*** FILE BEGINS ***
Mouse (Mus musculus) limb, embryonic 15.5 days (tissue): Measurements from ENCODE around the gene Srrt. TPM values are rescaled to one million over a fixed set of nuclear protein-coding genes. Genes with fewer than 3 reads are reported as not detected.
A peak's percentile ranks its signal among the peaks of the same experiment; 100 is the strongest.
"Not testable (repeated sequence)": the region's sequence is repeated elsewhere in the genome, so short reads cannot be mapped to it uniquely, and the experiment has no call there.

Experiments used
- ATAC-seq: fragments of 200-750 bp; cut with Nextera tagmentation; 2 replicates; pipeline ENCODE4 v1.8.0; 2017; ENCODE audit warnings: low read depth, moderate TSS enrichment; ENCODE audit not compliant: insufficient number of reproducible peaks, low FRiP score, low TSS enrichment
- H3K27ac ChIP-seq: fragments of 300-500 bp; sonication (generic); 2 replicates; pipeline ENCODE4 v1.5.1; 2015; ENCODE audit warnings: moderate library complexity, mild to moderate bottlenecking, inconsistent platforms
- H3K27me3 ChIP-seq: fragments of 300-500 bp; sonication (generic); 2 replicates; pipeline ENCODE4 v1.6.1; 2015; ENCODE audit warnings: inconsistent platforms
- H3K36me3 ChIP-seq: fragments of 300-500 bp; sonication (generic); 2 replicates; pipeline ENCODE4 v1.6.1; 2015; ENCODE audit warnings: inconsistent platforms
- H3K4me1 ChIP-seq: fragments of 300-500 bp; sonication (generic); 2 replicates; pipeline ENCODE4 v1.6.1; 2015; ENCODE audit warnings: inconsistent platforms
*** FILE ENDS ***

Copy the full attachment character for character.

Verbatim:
Mouse (Mus musculus) limb, embryonic 15.5 days (tissue): Measurements from ENCODE around the gene Srrt. TPM values are rescaled to one million over a fixed set of nuclear protein-coding genes. Genes with fewer than 3 reads are reported as not detected.
A peak's percentile ranks its signal among the peaks of the same experiment; 100 is the strongest.
"Not testable (repeated sequence)": the region's sequence is repeated elsewhere in the genome, so short reads cannot be mapped to it uniquely, and the experiment has no call there.

Experiments used
- ATAC-seq: fragments of 200-750 bp; cut with Nextera tagmentation; 2 replicates; pipeline ENCODE4 v1.8.0; 2017; ENCODE audit warnings: low read depth, moderate TSS enrichment; ENCODE audit not compliant: insufficient number of reproducible peaks, low FRiP score, low TSS enrichment
- H3K27ac ChIP-seq: fragments of 300-500 bp; sonication (generic); 2 replicates; pipeline ENCODE4 v1.5.1; 2015; ENCODE audit warnings: moderate library complexity, mild to moderate bottlenecking, inconsistent platforms
- H3K27me3 ChIP-seq: fragments of 300-500 bp; sonication (generic); 2 replicates; pipeline ENCODE4 v1.6.1; 2015; ENCODE audit warnings: inconsistent platforms
- H3K36me3 ChIP-seq: fragments of 300-500 bp; sonication (generic); 2 replicates; pipeline ENCODE4 v1.6.1; 2015; ENCODE audit warnings: inconsistent platforms
- H3K4me1 ChIP-seq: fragments of 300-500 bp; sonication (generic); 2 replicates; pipeline ENCODE4 v1.6.1; 2015; ENCODE audit warnings: inconsistent platforms